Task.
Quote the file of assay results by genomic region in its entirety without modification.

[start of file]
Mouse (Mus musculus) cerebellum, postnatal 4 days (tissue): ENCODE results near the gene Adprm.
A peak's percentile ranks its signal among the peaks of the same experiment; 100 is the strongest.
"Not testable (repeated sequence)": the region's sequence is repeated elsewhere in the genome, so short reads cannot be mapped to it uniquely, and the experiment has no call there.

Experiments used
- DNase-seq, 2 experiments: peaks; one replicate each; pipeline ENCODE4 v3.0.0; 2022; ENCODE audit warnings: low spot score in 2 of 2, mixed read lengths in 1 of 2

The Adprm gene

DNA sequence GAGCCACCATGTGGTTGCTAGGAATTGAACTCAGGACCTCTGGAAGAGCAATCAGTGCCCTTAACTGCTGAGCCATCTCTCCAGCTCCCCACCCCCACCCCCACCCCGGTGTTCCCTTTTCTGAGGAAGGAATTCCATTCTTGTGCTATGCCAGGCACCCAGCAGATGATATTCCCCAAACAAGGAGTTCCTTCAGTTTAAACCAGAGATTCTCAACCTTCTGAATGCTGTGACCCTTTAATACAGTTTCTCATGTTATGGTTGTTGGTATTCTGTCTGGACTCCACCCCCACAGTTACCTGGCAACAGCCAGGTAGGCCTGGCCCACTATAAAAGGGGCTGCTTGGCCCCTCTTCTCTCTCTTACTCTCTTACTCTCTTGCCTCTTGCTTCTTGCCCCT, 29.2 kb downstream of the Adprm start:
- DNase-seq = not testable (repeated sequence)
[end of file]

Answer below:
Mouse (Mus musculus) cerebellum, postnatal 4 days (tissue): ENCODE results near the gene Adprm.
A peak's percentile ranks its signal among the peaks of the same experiment; 100 is the strongest.
"Not testable (repeated sequence)": the region's sequence is repeated elsewhere in the genome, so short reads cannot be mapped to it uniquely, and the experiment has no call there.

Experiments used
- DNase-seq, 2 experiments: peaks; one replicate each; pipeline ENCODE4 v3.0.0; 2022; ENCODE audit warnings: low spot score in 2 of 2, mixed read lengths in 1 of 2

The Adprm gene

DNA sequence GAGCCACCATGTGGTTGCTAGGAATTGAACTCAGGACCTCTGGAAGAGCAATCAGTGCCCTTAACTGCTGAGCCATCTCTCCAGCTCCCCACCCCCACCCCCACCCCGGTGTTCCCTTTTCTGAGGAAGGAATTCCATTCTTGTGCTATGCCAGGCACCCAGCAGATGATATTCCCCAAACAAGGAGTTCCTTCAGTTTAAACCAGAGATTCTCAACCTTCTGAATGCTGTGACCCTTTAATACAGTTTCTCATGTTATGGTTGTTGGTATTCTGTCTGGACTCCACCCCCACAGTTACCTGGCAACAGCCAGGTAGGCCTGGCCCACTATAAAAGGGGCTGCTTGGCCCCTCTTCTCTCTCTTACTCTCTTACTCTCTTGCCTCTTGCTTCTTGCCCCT, 29.2 kb downstream of the Adprm start:
- DNase-seq = not testable (repeated sequence)